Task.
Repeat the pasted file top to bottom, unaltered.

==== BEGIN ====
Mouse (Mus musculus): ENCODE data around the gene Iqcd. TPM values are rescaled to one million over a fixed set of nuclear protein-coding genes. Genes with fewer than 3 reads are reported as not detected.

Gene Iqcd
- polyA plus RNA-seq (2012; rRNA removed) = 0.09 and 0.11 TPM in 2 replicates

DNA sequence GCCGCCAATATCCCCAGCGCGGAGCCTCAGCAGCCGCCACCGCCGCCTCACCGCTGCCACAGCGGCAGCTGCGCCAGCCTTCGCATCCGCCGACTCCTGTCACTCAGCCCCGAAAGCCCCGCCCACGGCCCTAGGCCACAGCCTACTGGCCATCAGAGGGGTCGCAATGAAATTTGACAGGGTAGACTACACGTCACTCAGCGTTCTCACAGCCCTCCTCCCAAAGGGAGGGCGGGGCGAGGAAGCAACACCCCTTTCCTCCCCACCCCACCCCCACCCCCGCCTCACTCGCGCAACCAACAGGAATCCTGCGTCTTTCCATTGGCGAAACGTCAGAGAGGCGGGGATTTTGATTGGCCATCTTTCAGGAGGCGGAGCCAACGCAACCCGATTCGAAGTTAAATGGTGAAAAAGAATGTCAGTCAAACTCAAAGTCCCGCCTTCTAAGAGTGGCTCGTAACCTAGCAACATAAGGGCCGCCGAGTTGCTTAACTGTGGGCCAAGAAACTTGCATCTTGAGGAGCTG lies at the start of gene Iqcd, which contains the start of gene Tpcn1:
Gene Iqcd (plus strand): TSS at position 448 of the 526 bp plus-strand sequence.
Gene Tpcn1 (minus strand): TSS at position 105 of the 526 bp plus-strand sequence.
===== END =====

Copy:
Mouse (Mus musculus): ENCODE data around the gene Iqcd. TPM values are rescaled to one million over a fixed set of nuclear protein-coding genes. Genes with fewer than 3 reads are reported as not detected.

Gene Iqcd
- polyA plus RNA-seq (2012; rRNA removed) = 0.09 and 0.11 TPM in 2 replicates

DNA sequence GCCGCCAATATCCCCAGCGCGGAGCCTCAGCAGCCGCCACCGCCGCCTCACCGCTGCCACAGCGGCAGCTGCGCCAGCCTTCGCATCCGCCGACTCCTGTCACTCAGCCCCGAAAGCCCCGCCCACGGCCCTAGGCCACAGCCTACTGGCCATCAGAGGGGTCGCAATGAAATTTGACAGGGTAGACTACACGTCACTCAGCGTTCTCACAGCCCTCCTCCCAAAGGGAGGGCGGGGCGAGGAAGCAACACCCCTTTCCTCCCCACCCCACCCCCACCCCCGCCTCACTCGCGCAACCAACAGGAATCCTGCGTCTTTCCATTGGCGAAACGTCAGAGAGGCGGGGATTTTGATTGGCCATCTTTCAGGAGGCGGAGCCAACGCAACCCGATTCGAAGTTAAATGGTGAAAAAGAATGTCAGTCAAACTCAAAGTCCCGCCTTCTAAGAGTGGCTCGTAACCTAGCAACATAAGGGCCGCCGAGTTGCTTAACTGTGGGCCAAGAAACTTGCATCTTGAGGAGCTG lies at the start of gene Iqcd, which contains the start of gene Tpcn1:
Gene Iqcd (plus strand): TSS at position 448 of the 526 bp plus-strand sequence.
Gene Tpcn1 (minus strand): TSS at position 105 of the 526 bp plus-strand sequence.